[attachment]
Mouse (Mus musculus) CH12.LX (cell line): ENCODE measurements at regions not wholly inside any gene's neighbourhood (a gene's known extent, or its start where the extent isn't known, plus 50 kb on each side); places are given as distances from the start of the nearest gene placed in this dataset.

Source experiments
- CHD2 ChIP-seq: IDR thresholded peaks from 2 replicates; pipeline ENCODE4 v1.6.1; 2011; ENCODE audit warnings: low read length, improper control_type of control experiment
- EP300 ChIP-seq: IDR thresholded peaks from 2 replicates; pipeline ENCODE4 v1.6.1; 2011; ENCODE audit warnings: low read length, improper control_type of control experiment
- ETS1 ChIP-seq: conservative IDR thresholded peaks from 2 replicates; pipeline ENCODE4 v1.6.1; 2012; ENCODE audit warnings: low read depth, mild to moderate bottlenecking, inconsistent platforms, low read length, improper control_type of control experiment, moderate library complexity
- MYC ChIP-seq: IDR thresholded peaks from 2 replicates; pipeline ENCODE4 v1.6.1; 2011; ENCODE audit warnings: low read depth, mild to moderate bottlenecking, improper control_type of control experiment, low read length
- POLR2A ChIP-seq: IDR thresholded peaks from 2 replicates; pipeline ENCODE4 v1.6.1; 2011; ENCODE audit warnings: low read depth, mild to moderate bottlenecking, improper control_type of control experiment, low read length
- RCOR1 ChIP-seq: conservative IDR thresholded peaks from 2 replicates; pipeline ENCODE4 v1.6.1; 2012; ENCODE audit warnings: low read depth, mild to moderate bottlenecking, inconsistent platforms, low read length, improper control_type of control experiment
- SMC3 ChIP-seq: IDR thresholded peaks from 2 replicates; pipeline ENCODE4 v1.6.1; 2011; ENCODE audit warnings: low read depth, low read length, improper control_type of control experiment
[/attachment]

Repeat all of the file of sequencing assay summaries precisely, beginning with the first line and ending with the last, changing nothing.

Mouse (Mus musculus) CH12.LX (cell line): ENCODE measurements at regions not wholly inside any gene's neighbourhood (a gene's known extent, or its start where the extent isn't known, plus 50 kb on each side); places are given as distances from the start of the nearest gene placed in this dataset.

Source experiments
- CHD2 ChIP-seq: IDR thresholded peaks from 2 replicates; pipeline ENCODE4 v1.6.1; 2011; ENCODE audit warnings: low read length, improper control_type of control experiment
- EP300 ChIP-seq: IDR thresholded peaks from 2 replicates; pipeline ENCODE4 v1.6.1; 2011; ENCODE audit warnings: low read length, improper control_type of control experiment
- ETS1 ChIP-seq: conservative IDR thresholded peaks from 2 replicates; pipeline ENCODE4 v1.6.1; 2012; ENCODE audit warnings: low read depth, mild to moderate bottlenecking, inconsistent platforms, low read length, improper control_type of control experiment, moderate library complexity
- MYC ChIP-seq: IDR thresholded peaks from 2 replicates; pipeline ENCODE4 v1.6.1; 2011; ENCODE audit warnings: low read depth, mild to moderate bottlenecking, improper control_type of control experiment, low read length
- POLR2A ChIP-seq: IDR thresholded peaks from 2 replicates; pipeline ENCODE4 v1.6.1; 2011; ENCODE audit warnings: low read depth, mild to moderate bottlenecking, improper control_type of control experiment, low read length
- RCOR1 ChIP-seq: conservative IDR thresholded peaks from 2 replicates; pipeline ENCODE4 v1.6.1; 2012; ENCODE audit warnings: low read depth, mild to moderate bottlenecking, inconsistent platforms, low read length, improper control_type of control experiment
- SMC3 ChIP-seq: IDR thresholded peaks from 2 replicates; pipeline ENCODE4 v1.6.1; 2011; ENCODE audit warnings: low read depth, low read length, improper control_type of control experiment